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Welcome to the Encyclopedia of Science Fiction, Fourth Edition. Some sample entries appear below. Click here for the Introduction; here for the masthead; here for Acknowledgments; here for the FAQ; here for advice on citations. Find entries via the search box above (more details here) or browse the menu categories in the grey bar at the top of this page.

Site updated on 8 August 2022
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Donnelly, Lara Elena

(?   -    ) US author who began to publish work of genre interest with "The Witches of Athens" in Strange Horizons for October 2013. Her first novel, Amberlough (2017), is a noir thriller set in an Alternate World whose eponymous capital City, which in some aspects resembles Weimar Berlin, is under threat from the radical right (see Politics). The Decadence of Amberlough culture does not seem threatening, and t he tale is told in a surprisingly jaunty manner. ...

Edwards, Malcolm

(1949-    ) UK editor, critic and publisher, educated at Cambridge, where he graduated in anthropology. Active in UK sf Fandom in the 1970s and early 1980s, he published the first complete text of James Blish's "The Science in Science Fiction" (May 1951-May 1952 Science Fiction Quarterly) in his fanzine Quicksilver #2 in 1971; edited the British Science Fiction Association journal Vector 1972-1974; worked as sf editor for Gollancz 1976-1977; and was administrator of the ...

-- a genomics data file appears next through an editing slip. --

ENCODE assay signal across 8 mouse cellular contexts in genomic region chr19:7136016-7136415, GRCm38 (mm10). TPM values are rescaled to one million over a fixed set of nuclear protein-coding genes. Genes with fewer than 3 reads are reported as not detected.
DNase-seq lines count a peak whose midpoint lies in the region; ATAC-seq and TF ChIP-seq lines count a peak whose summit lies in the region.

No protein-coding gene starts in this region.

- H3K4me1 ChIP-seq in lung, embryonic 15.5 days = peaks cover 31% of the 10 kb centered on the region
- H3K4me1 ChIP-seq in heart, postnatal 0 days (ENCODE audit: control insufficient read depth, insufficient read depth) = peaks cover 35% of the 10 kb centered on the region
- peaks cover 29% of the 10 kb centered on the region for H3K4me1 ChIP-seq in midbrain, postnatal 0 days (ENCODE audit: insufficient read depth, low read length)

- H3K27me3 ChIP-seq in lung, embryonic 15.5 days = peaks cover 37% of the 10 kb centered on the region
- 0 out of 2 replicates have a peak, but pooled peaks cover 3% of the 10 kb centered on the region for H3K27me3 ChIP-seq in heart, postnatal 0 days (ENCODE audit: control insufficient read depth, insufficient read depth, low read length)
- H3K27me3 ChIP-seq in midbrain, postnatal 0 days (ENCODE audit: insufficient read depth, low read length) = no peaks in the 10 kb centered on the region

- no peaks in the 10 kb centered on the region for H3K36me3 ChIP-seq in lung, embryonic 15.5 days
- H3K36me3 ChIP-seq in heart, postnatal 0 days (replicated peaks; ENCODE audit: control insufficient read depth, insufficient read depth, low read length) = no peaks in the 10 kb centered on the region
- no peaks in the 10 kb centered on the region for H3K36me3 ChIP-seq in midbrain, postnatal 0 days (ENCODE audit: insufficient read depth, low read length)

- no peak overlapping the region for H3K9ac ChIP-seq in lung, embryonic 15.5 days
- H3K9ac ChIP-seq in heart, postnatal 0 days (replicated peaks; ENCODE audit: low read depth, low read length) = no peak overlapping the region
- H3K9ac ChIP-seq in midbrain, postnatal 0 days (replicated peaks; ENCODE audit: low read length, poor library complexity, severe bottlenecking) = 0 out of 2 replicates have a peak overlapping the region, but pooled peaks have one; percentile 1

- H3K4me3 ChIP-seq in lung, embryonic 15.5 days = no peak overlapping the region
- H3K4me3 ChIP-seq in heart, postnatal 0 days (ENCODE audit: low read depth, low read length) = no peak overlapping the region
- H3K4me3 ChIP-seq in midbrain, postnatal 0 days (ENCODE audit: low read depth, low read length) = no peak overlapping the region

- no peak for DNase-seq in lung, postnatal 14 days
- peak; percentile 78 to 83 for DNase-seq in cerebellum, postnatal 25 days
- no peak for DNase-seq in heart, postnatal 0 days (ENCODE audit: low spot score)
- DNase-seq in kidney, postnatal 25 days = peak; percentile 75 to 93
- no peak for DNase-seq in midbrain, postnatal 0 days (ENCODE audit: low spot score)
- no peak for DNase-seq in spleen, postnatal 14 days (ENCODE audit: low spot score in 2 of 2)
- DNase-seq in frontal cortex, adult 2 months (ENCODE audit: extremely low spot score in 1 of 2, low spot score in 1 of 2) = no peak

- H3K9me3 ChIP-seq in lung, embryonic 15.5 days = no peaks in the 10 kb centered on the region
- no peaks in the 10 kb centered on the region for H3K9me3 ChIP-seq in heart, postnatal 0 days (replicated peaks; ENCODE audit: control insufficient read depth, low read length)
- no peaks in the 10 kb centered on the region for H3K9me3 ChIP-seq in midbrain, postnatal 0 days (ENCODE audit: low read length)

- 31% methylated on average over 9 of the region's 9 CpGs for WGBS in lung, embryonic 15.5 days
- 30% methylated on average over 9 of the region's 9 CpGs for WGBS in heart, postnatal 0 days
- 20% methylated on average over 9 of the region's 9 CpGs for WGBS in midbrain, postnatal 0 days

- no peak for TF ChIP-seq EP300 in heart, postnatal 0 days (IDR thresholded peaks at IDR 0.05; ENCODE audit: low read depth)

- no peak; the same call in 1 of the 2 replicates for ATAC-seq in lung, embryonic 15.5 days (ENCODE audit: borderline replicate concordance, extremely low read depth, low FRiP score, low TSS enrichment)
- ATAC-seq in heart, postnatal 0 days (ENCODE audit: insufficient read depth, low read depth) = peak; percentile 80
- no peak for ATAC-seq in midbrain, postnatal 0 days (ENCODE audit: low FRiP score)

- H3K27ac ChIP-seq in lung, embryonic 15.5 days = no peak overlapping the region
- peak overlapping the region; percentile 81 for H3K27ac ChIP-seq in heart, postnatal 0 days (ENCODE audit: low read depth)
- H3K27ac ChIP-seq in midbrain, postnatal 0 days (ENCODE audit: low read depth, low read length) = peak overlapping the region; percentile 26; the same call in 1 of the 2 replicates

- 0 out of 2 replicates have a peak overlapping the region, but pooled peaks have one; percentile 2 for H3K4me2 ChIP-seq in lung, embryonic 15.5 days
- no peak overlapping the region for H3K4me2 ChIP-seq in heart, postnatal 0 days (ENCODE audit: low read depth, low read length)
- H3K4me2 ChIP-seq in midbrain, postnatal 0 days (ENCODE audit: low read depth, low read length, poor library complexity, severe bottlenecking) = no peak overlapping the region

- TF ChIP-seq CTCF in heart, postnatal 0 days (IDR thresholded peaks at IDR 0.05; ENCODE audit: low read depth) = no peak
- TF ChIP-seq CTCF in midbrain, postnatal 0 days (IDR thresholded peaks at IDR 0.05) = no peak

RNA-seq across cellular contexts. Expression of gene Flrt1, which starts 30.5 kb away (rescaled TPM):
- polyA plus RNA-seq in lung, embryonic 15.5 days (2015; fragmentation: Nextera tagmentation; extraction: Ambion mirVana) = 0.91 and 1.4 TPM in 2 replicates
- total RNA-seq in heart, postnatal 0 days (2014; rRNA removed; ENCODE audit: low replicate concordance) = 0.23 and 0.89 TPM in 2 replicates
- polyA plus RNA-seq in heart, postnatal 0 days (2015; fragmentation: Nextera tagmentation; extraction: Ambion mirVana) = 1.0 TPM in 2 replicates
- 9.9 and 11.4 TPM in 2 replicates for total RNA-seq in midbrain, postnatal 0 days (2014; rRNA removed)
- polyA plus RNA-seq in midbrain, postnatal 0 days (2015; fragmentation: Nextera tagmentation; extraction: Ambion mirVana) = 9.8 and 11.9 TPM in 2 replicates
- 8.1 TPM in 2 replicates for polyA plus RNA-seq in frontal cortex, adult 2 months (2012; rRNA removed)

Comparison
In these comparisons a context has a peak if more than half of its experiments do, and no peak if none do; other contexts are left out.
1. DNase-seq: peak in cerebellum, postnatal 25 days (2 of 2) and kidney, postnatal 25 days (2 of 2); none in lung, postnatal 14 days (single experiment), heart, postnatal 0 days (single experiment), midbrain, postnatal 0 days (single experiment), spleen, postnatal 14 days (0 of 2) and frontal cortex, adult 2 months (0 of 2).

Near Dark

Film (1987). F/M and Near Dark Joint Venture. Directed by Kathryn Bigelow. Written by Kathryn Bigelow and Eric Red. Cast includes Jenette Goldstein, Lance Henriksen, Joshua John Miller, Adrian Pasdar, Bill Paxton, Tim Thomerson and Jenny Wright. 94 minutes. Colour. / In a small town at night in the deepest Oklahoma, young Caleb Colton (Pasdar) picks up the extremely attractive Mae (Wright), amiably expecting sex; but she is undead and bites his neck, turning him into a starter Vampire ...

Goldfrap, John Henry

(1879-1917) UK-born US journalist – his family moved to America in 1894 and settled in California – and author of various series of adventures for boys, almost always featuring two or more chums. Goldfrap always wrote under Pseudonyms. His series – only some of sf interest – include the Ocean Wireless Boys; the Boy Aviator Series of Airplane Boys stories, of which one volume, The Boy Aviators in Africa; Or, An Aerial Ivory Trail (1910), is a Lost Race tale involving a ...

Sutton, Jean

(1915-2003) US author, with her husband Jeff Sutton (whom see for details), of six novels, mostly for Young Adult readers. [JC]

Clute, John

(1940-    ) Canadian critic, editor and author, in the UK from 1969; married to Judith Clute from 1964, partner of Elizabeth Hand since 1996. His first professional publication was the long sf-tinged poem "Carcajou Lament" (Winter 1960 [ie Autumn 1959] Triquarterly), though he only began publishing sf reviews in 1964 and sf proper with "A Man Must Die" in New Worlds for November 1966, where much of his earlier criticism also appeared. This criticism, despite some studiously ...



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